Central City Brewers + Distillers and the BC Lions have teamed up to donate a bottle of hand sanitizer to independent and assisted living communities for every sale of the brewer’s new Red Racer Cruiser eight-pack mixer
Our weekly series celebrates organizations that are stepping up to help others
Entering a new month and a new phase of COVID-19 precautions, B.C. businesses keep finding ways to support each another. The decline in new cases means that companies are starting to reopen their doors and reconnect with customers. Despite that positive change, many are working at reduced capacity and with limited staff. With that in mind, we mustn’t forget to support local businesses and those who work tirelessly on the front lines. Know an organization that’s doing good in B.C.? Email me to have them included in a future roundup.
In response to the global pandemic, the haircare company swiftly pivoted to manufacturing hand sanitizer to help meet demand. Now AG has donated more than 1,200 bottles of its Hands-Free sanitizer to the BC Cancer Society, Canuck Place Children’s Hospice, the Greater Vancouver Food Bank and United Way of the Lower Mainland, as well as to local restaurants. The Health Canada–approved sanitizer—which combines corn-derived alcohol with vitamin E, glycerine and aloe vera—exceeds U.S. Centers for Disease Control and Prevention and World Health Organization guidelines. Made at AG’s 70,000-square-foot headquarters in Coquitlam, it’s available on the company website in gel and spray formats.
Central City has joined forces with the Lions and the BC Seniors Living Association to make a difference during COVID-19. For every sale of its new Red Racer Cruiser eight-pack mixer, the Surrey-based beer and spirits maker will donate a 200-mL container of hand sanitizer to independent and assisted living communities throughout the province. Central City, which gave hand sanitizer to Surrey front-line workers, health-care professionals and first responders in April, is selling the Cruiser eight-pack at private liquor stores and the sanitizer (available in one- and three-litre sizes and in bulk) at all Central City Liquor Store locations and its brewery shop.
Two of the Vancouver-based Narrow Group’s restaurants, the Rumpus Room and the Emerald Supper Club and Cocktail Lounge, are teaming up with Mount Pleasant Neighbourhood House to deliver cooked meals to families and seniors in need. After restaurants temporarily shut down due to COVID, the Emerald is donating unused frozen food to the cause. At the Rumpus Room, customers are invited to pay what they can for a meal that will go to the less fortunate.
As the pandemic threatened our supply chains, Persephone Brewing doubled down on food and farming as a focal point of its community activism. Based on a farm in Gibsons, on the Sunshine Coast, the brewery used its vehicle fleet to deliver groceries to those in isolation—free of charge, thanks to support from Sunshine Coast Credit Union (see below). Persephone also expanded its Community Supported Agriculture program and launched, in partnership with five other local farms, the Community Food Box. Through the production of five benefit beers, all focused on food security, the company is donating thousands of dollars to nonprofits and charities, including local food banks, the One Straw Society and Sunshine Coast Community Services. You can find the brews at Persephone, which has opened its picnic area for some socially distant cheer, and throughout B.C.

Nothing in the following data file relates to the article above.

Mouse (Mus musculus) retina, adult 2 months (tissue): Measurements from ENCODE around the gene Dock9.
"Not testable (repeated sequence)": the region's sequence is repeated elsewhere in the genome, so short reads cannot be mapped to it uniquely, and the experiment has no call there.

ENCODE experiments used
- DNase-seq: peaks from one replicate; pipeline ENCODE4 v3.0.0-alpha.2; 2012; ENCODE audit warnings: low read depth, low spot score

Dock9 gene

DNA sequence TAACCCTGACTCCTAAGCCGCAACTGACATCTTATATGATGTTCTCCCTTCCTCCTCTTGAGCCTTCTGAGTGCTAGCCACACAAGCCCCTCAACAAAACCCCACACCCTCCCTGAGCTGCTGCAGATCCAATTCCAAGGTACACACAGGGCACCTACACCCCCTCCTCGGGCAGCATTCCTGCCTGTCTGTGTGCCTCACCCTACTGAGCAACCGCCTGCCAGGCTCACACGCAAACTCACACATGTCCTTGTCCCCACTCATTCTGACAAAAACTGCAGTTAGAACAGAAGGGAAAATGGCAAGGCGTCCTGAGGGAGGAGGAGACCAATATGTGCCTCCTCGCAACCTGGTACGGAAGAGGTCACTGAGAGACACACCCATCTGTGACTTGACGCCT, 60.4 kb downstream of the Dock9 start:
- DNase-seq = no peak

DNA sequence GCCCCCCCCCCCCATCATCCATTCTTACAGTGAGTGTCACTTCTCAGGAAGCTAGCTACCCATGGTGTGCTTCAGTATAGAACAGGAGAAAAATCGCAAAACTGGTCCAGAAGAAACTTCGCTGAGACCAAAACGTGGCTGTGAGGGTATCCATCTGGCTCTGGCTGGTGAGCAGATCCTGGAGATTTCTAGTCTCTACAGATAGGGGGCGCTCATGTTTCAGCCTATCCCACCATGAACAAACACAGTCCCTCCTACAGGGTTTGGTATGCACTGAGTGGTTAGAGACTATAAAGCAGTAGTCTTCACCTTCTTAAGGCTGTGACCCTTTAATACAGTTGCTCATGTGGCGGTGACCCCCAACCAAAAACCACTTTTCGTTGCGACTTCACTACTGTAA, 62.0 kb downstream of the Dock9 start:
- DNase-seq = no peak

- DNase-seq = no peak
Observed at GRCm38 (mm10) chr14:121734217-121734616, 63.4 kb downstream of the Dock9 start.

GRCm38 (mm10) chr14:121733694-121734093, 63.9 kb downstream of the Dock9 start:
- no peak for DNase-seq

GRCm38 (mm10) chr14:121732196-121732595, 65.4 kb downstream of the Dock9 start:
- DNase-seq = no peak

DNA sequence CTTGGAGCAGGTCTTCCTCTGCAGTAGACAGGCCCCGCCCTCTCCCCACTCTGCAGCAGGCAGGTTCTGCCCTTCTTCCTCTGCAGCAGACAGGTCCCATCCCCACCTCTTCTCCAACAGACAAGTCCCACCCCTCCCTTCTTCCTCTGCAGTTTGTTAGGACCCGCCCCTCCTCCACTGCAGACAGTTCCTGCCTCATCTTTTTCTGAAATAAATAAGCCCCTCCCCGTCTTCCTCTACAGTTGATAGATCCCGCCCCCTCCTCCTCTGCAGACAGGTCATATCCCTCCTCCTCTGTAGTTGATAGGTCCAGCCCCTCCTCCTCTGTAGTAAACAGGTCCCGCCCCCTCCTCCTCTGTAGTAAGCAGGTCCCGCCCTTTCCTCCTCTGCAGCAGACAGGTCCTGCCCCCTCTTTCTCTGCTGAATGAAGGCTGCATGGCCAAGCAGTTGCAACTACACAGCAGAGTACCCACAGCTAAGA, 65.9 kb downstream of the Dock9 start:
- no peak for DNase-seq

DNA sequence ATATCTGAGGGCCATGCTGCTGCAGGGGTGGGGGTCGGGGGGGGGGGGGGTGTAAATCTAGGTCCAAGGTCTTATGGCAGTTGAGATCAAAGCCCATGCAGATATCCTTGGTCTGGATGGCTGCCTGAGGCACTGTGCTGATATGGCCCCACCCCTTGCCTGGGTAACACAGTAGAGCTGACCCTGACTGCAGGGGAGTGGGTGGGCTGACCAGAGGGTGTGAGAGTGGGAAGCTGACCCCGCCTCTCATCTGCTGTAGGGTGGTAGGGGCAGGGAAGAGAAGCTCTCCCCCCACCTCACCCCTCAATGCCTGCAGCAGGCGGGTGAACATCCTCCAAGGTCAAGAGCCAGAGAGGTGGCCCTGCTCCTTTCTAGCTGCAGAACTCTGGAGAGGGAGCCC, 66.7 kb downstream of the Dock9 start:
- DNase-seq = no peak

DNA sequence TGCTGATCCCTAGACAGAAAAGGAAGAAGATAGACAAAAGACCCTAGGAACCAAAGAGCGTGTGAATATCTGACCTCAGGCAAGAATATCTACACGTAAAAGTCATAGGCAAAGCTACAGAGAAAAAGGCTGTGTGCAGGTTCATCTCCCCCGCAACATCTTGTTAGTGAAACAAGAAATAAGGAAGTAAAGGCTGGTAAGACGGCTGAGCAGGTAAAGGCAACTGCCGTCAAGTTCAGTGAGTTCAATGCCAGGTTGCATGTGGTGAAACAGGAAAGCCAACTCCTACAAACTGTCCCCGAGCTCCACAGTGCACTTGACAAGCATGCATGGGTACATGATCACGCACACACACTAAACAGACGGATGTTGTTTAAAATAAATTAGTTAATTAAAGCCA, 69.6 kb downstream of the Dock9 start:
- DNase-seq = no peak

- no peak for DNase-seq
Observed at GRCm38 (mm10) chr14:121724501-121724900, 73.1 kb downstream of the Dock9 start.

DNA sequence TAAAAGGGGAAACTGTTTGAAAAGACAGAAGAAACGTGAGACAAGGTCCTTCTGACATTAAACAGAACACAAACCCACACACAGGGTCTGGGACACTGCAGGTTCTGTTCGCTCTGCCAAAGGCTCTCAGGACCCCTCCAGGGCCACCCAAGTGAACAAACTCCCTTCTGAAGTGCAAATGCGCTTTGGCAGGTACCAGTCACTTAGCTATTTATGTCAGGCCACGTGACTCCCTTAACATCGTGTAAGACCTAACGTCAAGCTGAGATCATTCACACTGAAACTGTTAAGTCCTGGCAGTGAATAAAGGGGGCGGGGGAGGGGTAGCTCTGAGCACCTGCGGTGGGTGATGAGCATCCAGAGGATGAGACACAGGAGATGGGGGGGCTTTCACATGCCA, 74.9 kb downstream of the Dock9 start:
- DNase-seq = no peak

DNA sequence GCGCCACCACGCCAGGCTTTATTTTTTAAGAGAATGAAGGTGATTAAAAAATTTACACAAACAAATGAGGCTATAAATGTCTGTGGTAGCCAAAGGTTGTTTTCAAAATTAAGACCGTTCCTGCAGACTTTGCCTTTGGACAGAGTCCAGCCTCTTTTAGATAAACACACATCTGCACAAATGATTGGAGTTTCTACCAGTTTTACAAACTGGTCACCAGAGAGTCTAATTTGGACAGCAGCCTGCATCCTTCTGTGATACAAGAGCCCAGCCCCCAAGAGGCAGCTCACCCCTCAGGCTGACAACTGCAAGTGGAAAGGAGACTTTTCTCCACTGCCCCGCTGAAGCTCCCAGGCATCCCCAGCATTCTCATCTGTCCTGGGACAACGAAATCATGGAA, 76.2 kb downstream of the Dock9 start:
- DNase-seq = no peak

In light of COVID-19 and the economic downturn, the Vancouver-based incubator asked itself how business communities can get the support they need to set themselves up for long-term viability. To that end, Spring Activator launched a Business Resilience Program in collaboration with a growing list of partners in B.C. The program, available to participants for one year, is designed for donors, funders, incubators, accelerators and government institutions that want to help companies pull through. Through its online course, entrepreneurs can evaluate their current business, identify the new normal, create a survival plan and put it in motion.
Eager to support its community’s rebound, Sunshine Coast Credit Union (SCCU) launched Reinvention Starts Here, a series of investments and collaborations that aim to help people and businesses not only survive but thrive through the pandemic. Investments in the business community include $100,000 in nonrepayable grants and funding of Spring Activator’s Business Resiliency Program (see above) for all Coast entrepreneurs. The credit union gave $15,000 to the Sechelt Hospital Foundation and Vancouver Coastal Health’s MedTalks, an interactive live-streamed educational series that featured local mental-health leaders sharing their expertise. It also teamed up with Persephone Brewing (see above) to match funds raised for Sunshine Coast Community Services through Persephone’s Isolation Nation benefit pale ale and backed the society’s delivery of groceries to seniors and others. SCCU bought 80 cases of cookies from local Girl Guides and delivered them to health-care workers, and when community members launched a virtual food bank drive, it pledged $5,000.
This Campbell River–based organization seeks to establish the Vancouver Island city as a growth area for high-tech. During the pandemic, TechHatchery has rolled out a list of COVID-19 resources to help local businesses, on topics such as restart plans and programs, ensuring a healthy workplace, securing financial aid and working effectively from home. The group is also taking suggestions for subjects to cover in a blog post, workshop or seminar.